Answers to frequently asked questions by students after their first week at Middlebury.
Middlebury does indeed have an Honor Code and it’s a very important part of the academic experience at Middlebury. You will learn about the Honor Code during Orientation and receive a booklet that will answer your questions.
None of your exams will be proctored; that is, your teachers will not be in the room. You will write on your exams, essays and lab reports the following pledge: “I have neither given nor received any unauthorized aid on this exam.”
If you are found to have been dishonest by cheating or plagiarizing, penalties are severe (often suspension or expulsion; failure in the exam/essay and/or the course).
Some teachers will have an explicit policy, others won’t. Some classes are large and attendance isn’t taken. Most large classes have smaller discussion sections where attendance is crucial and teachers take note of who’s there. It’s perhaps more appropriate to talk about “expectations.” The expectation is that you will come to every class and be engaged, prepared, and respectful of your teachers and your classmates – and of the academic enterprise in general.
If you are having difficulty in a class, the first question that gets asked is about your attendance in class and your timely completion of assignments.
Advisers can excuse you from their classes, but not from others. They can intercede on your behalf with other teachers and with the deans, but you will have to see the other teachers yourself for excuses.
The Deans of Commons have the authority to excuse you from class for extreme medical reasons or for personal emergencies. The deans have this authority for practical reasons: to facilitate your lives in times of distress. You explain your problem to one of them, and if appropriate, your dean will contact your teachers excusing you from class and extending assignments. The deans frequently see students experiencing difficulty and can help you access other support services as well.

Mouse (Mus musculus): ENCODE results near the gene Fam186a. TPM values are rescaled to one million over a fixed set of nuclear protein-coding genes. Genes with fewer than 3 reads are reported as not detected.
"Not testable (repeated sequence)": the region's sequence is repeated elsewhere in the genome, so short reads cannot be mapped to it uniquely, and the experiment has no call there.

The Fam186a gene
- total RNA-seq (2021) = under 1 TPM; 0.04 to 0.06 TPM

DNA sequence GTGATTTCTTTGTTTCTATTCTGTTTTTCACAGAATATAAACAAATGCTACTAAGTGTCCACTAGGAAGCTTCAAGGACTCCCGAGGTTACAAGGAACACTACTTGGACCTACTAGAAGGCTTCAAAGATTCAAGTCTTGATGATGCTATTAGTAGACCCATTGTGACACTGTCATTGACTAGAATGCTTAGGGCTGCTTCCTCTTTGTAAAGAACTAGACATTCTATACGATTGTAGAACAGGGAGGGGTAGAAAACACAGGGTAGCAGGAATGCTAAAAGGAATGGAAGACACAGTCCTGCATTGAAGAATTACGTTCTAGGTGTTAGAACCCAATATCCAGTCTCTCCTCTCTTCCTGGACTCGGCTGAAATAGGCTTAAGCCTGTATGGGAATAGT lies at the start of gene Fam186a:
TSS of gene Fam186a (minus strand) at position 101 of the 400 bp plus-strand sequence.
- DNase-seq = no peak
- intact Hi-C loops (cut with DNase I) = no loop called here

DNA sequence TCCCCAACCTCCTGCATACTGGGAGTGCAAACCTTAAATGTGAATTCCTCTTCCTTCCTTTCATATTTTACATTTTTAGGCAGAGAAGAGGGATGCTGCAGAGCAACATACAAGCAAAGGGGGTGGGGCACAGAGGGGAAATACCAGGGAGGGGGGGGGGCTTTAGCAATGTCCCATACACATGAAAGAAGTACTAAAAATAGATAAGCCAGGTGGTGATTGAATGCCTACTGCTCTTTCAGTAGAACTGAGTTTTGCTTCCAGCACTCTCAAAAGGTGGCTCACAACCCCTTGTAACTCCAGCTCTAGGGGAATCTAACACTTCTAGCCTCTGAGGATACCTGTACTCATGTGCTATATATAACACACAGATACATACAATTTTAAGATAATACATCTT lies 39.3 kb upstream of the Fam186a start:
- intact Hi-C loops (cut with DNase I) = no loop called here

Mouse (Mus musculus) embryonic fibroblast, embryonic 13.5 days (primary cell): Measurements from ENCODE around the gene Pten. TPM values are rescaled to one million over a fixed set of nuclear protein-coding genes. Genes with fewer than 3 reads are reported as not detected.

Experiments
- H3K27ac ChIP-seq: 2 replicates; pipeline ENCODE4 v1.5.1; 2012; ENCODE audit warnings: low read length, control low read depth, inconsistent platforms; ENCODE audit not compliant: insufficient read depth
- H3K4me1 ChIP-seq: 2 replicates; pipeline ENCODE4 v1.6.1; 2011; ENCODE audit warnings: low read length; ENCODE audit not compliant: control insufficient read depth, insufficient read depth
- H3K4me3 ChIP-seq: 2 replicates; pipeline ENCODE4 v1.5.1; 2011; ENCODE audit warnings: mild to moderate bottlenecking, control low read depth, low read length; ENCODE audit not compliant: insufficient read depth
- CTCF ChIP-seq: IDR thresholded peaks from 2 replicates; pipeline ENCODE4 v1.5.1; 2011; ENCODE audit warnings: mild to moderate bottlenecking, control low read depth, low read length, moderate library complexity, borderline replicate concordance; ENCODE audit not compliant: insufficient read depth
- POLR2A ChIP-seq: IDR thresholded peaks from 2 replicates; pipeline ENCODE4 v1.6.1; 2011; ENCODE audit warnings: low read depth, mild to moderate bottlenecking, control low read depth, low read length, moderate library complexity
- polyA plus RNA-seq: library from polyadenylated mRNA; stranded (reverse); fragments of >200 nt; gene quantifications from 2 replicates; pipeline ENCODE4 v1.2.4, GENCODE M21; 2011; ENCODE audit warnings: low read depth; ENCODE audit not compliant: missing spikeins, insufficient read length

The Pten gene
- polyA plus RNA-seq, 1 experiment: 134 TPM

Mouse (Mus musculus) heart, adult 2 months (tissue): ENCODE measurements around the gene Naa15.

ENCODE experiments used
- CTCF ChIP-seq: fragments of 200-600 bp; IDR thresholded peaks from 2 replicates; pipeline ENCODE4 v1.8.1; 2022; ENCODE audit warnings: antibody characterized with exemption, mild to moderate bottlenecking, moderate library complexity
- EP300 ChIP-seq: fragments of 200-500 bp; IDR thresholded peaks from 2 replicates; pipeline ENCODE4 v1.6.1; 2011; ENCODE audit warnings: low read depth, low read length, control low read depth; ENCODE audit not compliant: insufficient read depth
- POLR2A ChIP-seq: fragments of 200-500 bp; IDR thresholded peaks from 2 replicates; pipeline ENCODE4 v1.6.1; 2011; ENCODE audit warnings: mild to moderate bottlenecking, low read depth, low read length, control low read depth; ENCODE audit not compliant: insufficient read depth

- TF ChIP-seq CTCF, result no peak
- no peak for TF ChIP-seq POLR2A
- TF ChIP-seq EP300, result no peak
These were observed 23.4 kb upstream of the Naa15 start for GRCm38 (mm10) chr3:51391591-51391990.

Absolutely. In most cases, that's the best choice. Some professors do insist on a "Dean's Excuse." The faculty has given the deans exclusive authority for final exam changes and incompletes at the end of the term.
Middlebury has had a 4-1-4 calendar since the early 1970s. A normal course load of four courses is the expectation in the Fall and Spring Semesters. In January, students take one class intensively from a special catalog of courses. Though some standard courses are offered (Organic Chemistry for one), generally these are courses that are outside the normal curriculum. A great variety of courses are offered and a number are led by expert teachers from outside our faculty. First-year language classes exploit the Winter Term for intensive language study. A Winter Term course counts the same as a fall or spring course.
In order to graduate you must have at least two Winter Term course credits. After the first year, it is possible to do an internship for credit during January – and many students do (last year, 141 students). Internships are administered by the Career Services Office All students living on-campus in January must be earning academic credit for Winter Term. First-year students must take a Winter Term course on campus. The Winter Term course catalog comes out in November and a special on-line registration takes place at that time.